# Abstract

This post shows how Criteo makes A/B Test decisions that converge to statistical significance in a two-week period while optimising many different business cases and using standard economic models.

There’s literature about performing A/B test experiments and using confidence intervals to qualify the results as statistically significant. Here is an example.

I’ll concentrate instead on how Criteo unifies many business cases into a single metric (Advertiser Value) to keep down the likelihood of Type 1 errors in our decisions and how we use this measure to fit an elasticity curve to foresee different economic possibilities.

# Disclaimer

All the examples on this page including publishers, advertisers, products, money figures, and margins, are fictitious. They are used with the only intention to make this post easier to read by giving a real-life context the reader can relate to.

# The background

To understand the Advertiser Value metric, you need a basic understanding of what Criteo’s engine does and some terminology.

Our engine optimizes tens of thousands of advertiser campaigns that seek different actions from internet users and have different budgets and ways to spend them. Some want to sell dresses at 100\$ a piece, some want the user to install their application on their phone, some want to build their brand with videos, some have a fixed budget to spend, some want to optimize sales but pay Criteo per click, etc.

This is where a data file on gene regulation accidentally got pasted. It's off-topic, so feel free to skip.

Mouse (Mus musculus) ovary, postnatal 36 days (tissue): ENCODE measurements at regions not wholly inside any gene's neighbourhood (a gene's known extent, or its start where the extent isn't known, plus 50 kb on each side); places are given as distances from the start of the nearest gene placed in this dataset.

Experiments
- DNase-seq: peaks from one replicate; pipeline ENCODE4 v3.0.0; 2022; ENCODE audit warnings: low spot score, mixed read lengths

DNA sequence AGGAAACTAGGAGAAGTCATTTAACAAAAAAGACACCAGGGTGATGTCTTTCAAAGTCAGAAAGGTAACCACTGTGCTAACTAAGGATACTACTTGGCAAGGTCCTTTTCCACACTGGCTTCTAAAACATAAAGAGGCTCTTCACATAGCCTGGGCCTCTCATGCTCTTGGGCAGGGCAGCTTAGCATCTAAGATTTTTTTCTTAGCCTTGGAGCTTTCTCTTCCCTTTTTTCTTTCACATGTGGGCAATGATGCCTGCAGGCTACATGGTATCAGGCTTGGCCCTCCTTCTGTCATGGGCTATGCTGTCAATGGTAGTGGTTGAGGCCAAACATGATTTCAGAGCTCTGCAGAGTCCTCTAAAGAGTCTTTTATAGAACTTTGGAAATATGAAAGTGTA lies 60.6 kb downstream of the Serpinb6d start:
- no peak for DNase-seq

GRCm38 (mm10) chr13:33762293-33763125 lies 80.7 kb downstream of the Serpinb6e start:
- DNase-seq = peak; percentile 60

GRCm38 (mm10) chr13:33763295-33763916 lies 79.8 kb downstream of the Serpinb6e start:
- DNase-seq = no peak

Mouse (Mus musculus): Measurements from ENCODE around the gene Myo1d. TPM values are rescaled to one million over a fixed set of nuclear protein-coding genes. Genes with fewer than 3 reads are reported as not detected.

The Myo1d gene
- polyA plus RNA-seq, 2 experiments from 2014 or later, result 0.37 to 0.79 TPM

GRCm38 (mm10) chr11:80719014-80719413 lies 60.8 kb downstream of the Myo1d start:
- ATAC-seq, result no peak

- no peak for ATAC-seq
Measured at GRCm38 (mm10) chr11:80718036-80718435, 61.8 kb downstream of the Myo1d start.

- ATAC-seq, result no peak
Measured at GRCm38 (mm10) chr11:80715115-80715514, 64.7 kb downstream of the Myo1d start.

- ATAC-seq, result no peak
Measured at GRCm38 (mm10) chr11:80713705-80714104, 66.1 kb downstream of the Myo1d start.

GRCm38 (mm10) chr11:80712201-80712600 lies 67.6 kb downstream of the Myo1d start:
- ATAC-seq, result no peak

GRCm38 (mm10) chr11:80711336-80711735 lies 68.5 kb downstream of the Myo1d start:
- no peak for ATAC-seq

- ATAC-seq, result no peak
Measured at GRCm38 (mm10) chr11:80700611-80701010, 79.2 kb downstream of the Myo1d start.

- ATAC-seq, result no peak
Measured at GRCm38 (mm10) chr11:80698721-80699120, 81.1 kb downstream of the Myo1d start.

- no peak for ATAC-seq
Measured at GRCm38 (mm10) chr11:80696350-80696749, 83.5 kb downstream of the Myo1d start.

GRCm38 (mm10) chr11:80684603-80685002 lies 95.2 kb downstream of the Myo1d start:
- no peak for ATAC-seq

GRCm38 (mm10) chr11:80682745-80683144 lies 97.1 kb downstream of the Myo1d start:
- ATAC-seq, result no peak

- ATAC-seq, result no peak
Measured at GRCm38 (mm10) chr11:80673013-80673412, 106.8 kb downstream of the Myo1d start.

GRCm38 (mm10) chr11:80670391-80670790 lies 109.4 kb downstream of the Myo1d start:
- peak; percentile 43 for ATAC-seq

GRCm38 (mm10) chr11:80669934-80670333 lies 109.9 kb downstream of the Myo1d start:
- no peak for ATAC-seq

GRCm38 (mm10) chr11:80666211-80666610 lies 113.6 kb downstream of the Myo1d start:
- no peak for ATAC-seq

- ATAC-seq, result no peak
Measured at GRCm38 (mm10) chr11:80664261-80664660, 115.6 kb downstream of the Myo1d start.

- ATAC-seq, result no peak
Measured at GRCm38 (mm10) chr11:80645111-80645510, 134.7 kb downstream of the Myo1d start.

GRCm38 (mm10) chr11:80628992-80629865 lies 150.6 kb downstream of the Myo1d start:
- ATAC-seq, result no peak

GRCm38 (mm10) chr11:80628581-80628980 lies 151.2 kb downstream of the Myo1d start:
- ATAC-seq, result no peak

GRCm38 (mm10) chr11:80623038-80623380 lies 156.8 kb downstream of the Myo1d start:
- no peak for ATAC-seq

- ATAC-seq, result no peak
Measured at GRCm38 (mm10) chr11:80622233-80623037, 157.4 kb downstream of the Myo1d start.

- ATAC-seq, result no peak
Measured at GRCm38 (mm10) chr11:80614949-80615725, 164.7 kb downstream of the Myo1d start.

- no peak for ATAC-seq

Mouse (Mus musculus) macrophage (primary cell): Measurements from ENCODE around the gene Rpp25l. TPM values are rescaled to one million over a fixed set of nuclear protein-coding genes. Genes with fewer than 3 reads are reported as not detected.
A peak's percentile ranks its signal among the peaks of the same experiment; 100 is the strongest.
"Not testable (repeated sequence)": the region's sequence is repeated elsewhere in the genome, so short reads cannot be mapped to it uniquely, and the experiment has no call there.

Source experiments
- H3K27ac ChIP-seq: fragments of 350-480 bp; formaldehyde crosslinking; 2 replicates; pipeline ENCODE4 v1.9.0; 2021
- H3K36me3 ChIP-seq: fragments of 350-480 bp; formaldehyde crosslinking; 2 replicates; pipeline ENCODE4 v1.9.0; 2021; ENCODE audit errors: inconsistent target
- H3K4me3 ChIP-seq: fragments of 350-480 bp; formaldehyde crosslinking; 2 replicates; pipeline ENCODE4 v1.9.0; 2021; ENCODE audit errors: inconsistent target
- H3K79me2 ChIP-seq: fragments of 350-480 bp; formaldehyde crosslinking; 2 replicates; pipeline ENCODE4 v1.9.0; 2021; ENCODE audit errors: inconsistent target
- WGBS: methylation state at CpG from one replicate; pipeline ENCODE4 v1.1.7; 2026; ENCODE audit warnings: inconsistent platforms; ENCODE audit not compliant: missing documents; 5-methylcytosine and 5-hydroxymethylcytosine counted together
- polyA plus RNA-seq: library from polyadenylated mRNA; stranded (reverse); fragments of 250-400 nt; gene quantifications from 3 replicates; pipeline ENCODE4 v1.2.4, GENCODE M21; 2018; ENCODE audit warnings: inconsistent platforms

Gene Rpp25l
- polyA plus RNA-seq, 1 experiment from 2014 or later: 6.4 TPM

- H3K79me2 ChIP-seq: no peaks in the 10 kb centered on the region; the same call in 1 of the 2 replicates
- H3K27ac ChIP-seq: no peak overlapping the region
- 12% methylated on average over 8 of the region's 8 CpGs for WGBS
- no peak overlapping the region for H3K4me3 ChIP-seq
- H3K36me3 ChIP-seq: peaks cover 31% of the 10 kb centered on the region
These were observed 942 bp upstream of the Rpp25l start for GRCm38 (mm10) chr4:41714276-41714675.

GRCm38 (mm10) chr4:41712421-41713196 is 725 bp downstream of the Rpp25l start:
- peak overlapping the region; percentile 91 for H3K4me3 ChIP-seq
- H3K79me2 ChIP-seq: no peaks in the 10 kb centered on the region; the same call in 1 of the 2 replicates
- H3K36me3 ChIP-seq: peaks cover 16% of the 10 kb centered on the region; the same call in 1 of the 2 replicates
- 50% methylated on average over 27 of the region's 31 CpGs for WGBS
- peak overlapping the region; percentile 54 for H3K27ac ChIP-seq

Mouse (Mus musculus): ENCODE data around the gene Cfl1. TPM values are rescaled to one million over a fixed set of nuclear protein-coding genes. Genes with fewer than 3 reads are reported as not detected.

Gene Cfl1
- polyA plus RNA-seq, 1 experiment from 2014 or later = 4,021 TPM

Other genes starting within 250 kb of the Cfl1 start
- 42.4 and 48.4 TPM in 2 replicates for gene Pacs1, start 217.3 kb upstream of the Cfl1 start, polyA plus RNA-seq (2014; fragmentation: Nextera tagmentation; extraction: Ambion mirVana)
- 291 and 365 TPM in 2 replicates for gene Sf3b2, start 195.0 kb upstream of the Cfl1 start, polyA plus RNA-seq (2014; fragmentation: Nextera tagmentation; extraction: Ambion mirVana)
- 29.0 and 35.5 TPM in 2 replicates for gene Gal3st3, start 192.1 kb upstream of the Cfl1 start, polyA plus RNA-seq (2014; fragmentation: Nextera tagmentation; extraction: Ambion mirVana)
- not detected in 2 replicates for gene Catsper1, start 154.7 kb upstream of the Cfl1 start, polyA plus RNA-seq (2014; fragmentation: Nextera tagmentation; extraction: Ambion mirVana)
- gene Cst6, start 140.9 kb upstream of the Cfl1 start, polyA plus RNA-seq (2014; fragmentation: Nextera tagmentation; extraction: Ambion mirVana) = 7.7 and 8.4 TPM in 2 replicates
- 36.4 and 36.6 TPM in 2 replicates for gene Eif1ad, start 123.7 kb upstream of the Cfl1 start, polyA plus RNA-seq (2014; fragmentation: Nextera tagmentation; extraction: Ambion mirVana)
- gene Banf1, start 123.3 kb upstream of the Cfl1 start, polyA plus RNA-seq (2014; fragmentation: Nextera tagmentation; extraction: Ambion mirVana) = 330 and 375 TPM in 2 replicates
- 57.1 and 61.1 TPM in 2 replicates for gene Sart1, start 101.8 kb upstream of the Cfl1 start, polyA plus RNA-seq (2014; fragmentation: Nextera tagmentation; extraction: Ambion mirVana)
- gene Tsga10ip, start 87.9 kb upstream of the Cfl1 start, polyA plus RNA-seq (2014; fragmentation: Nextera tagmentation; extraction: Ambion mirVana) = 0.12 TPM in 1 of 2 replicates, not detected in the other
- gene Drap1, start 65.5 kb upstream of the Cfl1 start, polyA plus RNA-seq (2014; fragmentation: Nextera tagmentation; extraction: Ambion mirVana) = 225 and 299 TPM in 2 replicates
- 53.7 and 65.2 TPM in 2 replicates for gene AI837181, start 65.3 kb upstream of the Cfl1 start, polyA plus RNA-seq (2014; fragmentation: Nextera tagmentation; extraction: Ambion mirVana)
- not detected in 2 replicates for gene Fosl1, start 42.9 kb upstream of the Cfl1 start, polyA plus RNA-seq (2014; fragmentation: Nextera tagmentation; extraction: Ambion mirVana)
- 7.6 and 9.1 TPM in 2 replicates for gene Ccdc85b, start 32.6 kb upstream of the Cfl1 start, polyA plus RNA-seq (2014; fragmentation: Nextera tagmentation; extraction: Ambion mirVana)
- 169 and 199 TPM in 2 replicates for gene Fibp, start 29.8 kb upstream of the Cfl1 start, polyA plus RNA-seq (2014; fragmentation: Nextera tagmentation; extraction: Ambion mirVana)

We constantly improve our engine, and we launch A/B Tests experiments with the following hypothesis to prove so

# Reducing Type 1 Errors

We could measure the effect of a new engine separately for each campaign; however, we’d take too long to collect enough data for each campaign to make the result statistically significant, and the number of false positives (Type 1 errors) would be huge. Even if each campaign measure would have a significance of 0.01%, the likelihood of a Type 1 error between the tens of thousands per campaign measurement would be 100%.

Grouping campaigns by types (sale optimizing, click optimizing, …) would reduce the duration of the A/B test; however, it would not eliminate the Type 1 error problem. I.e. Let’s assume that each measure is done with a 90% confidence interval (10% significance test) and at least ten groups. Ten groups mean ten decisions and a 10% significance means we’d wrongly accept the alternative hypothesis one time out of 10 (type 1 error). Hence, we’d statistically have one type 1 error in each of our A/B tests decision metrics.